I’ve seen a theme this week in healthcare. The theme keeps coming up and so I thought I’d highlight it here for others to comment on. The following Twitter exchange illustrates the discussion:
— Nick Adkins (@nickreeldx) February 4, 2016
This reply is about secure text, but “this” in Nick’s tweet could be a wide variety of tech solutions. So, fill in “this” with your favorite health IT solution.
Andrew Richards responded:
— Andrew Richards (@andrewreeldx) February 4, 2016
And then I replied:
— John Lynn (@techguy) February 5, 2016
Andrew is right that there are a lot of solutions out there, but the “gatekeepers” as he calls them are saying no. My tweet was limited to 140 characters, so I highlighted the fear element assciated with not saying yes. However, that definitely simplifies the reason they’re not saying yes. Let’s also be clear that they’re not usually saying no either. They’re just not saying yes (this is is sometimes called misery by sales people).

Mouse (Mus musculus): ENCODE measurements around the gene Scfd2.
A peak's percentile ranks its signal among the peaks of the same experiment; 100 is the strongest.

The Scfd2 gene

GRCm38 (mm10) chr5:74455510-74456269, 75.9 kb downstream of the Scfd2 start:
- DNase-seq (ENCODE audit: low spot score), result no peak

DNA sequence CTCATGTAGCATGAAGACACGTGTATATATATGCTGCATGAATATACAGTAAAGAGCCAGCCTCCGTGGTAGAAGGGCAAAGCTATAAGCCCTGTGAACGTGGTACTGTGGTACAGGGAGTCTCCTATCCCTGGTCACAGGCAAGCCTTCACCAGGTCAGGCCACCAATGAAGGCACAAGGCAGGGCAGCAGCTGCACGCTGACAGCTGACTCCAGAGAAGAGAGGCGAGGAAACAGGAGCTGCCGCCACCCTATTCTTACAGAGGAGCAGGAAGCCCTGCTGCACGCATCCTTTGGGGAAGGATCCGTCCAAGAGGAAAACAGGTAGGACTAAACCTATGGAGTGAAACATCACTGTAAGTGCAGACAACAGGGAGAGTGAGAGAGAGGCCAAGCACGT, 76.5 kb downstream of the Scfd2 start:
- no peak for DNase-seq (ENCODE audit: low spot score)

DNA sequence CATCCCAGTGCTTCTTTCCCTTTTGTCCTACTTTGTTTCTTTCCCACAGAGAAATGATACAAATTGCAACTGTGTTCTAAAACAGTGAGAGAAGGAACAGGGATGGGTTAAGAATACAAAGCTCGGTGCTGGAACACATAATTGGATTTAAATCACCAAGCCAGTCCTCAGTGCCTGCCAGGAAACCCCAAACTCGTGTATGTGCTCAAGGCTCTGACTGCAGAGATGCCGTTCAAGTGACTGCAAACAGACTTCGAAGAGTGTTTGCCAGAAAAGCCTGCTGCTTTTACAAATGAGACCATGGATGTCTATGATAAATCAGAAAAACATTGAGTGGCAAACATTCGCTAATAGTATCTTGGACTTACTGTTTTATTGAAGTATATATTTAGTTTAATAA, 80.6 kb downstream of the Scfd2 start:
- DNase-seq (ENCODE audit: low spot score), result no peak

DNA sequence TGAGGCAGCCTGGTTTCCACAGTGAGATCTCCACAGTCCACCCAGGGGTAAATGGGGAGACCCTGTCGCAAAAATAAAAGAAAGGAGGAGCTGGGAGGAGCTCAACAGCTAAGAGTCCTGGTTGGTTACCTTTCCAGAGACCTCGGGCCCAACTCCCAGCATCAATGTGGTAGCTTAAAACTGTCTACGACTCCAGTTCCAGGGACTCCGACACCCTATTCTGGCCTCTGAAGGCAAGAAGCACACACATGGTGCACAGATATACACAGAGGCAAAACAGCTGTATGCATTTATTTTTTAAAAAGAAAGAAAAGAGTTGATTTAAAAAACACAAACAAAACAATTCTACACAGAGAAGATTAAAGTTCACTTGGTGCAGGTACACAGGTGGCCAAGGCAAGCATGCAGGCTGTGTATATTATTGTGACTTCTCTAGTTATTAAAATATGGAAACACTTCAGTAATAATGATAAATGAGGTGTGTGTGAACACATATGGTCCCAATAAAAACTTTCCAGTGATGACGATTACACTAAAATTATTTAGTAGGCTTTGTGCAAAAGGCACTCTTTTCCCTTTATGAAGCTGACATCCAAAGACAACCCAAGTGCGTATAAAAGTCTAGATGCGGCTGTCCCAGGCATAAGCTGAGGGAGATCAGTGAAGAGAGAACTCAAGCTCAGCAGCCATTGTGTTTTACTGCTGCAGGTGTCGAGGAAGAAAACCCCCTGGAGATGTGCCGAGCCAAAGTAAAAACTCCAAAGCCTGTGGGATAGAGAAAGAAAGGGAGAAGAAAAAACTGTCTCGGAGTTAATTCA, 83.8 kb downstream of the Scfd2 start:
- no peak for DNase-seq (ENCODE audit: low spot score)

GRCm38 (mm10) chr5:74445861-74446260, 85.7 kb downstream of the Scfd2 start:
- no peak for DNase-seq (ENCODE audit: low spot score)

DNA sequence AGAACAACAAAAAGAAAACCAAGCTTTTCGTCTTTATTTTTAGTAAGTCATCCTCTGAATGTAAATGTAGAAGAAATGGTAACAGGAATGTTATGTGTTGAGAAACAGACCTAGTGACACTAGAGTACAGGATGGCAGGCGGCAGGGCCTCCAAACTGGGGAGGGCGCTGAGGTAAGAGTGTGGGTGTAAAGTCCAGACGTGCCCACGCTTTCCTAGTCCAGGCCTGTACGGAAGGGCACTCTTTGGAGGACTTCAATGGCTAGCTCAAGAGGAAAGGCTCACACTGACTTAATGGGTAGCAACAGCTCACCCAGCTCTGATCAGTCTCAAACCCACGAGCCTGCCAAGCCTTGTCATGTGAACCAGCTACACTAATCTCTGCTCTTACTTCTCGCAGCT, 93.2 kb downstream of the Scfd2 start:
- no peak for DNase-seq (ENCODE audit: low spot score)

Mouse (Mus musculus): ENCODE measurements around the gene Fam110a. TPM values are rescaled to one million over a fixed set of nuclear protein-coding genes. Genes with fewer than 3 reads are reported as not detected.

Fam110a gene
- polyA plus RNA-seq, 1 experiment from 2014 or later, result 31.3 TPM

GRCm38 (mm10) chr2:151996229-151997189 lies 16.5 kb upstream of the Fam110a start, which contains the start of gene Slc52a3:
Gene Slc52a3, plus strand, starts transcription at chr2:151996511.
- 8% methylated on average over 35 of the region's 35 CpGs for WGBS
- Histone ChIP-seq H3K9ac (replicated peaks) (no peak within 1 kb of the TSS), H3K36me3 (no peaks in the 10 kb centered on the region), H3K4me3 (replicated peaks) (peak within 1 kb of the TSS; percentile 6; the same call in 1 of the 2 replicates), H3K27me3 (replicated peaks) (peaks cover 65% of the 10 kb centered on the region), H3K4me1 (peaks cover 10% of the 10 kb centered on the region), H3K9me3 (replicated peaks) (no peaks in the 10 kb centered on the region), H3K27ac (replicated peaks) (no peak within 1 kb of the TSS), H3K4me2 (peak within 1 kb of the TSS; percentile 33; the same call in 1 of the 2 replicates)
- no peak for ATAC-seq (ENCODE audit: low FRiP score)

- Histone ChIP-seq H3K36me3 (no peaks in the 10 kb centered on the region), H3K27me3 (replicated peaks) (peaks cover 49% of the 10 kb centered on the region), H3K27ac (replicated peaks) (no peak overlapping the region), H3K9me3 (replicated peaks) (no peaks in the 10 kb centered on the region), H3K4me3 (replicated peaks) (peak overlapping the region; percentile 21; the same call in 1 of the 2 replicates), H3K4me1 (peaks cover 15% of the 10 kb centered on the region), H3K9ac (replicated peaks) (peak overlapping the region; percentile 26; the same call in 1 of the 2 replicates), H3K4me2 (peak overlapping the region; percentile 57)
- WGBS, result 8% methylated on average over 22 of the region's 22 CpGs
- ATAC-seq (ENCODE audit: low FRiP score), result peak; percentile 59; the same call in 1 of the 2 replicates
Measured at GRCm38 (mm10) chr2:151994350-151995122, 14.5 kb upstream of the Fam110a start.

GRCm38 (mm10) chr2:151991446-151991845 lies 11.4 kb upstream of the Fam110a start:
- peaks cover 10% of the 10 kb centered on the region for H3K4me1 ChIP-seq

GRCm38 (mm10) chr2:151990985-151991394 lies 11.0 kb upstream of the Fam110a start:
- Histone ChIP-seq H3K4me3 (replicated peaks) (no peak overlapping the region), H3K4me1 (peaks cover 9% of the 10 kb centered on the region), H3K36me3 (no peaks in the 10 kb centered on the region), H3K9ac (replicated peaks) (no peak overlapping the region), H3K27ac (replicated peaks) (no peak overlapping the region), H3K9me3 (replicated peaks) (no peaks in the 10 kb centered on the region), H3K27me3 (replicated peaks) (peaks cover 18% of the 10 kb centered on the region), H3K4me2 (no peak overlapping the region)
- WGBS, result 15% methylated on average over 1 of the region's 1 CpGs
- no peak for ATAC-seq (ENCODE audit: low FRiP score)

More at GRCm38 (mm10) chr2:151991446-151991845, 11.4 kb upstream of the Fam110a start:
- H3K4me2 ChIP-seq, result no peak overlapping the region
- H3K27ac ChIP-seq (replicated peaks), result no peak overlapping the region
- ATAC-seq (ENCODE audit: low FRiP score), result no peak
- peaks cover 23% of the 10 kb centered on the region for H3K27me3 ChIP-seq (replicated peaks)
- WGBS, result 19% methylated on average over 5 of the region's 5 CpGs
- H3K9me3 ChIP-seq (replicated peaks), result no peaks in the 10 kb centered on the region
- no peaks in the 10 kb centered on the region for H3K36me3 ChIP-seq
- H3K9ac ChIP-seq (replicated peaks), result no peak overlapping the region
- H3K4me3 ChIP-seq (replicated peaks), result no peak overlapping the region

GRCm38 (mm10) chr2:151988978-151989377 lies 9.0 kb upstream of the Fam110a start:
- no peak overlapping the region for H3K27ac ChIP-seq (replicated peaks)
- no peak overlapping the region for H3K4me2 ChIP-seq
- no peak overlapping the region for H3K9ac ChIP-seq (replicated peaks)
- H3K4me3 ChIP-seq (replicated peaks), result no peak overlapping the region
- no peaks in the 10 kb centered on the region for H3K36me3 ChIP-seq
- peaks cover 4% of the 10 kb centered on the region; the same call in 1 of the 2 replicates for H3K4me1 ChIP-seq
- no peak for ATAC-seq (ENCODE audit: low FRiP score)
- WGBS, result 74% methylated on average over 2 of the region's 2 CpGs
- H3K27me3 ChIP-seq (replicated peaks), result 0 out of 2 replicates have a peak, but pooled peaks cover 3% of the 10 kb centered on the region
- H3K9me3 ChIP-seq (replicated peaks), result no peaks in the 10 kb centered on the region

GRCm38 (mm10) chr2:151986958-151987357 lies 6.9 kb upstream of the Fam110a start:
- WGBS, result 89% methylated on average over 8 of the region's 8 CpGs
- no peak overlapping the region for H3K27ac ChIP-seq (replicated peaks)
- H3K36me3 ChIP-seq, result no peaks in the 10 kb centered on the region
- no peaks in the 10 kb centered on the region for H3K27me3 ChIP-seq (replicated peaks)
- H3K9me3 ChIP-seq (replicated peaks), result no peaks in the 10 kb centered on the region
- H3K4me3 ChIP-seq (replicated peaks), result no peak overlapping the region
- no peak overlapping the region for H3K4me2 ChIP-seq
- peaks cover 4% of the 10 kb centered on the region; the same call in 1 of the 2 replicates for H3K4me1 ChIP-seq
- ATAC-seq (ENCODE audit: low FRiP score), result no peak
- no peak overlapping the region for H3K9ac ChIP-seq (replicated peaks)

While I think fear is a major element why the health IT gatekeepers are saying no, there are other reasons. For example, many are so overwhelmed with “bigger” projects that they just don’t have the time to say yes to one more project. Even a project that has great potential to provide value to their organization. I’ve heard some people argue that this is just an excuse. In some cases that may be the case, but in others people really are busy with tons of projects.
Another obstacle I see is that many feel like they’ve been burned by past health IT projects. The front runner for burning people out is EHR. No doubt some really awful EHR implementations have left a black eye on any future healthcare IT projects. If you’d been through some of the awful EHR implementations that were done, you might be afraid of implementing more IT as well.
Nick Adkins finished the Twitter exchange with this tweet:
— Nick Adkins (@nickreeldx) February 5, 2016
Nick has spent some time at burning man as you can tell from his tweet. However, a passion for improving healthcare and going above and beyond what we’re doing today is a key strategy to saying yes to challenging, but promising projects.
I’d love to hear your thoughts on this subject. Are there other good reasons people should be afraid of implementing new technology? Do we need to overcome this fear? What’s going to help these health IT “gatekeepers” to start saying yes?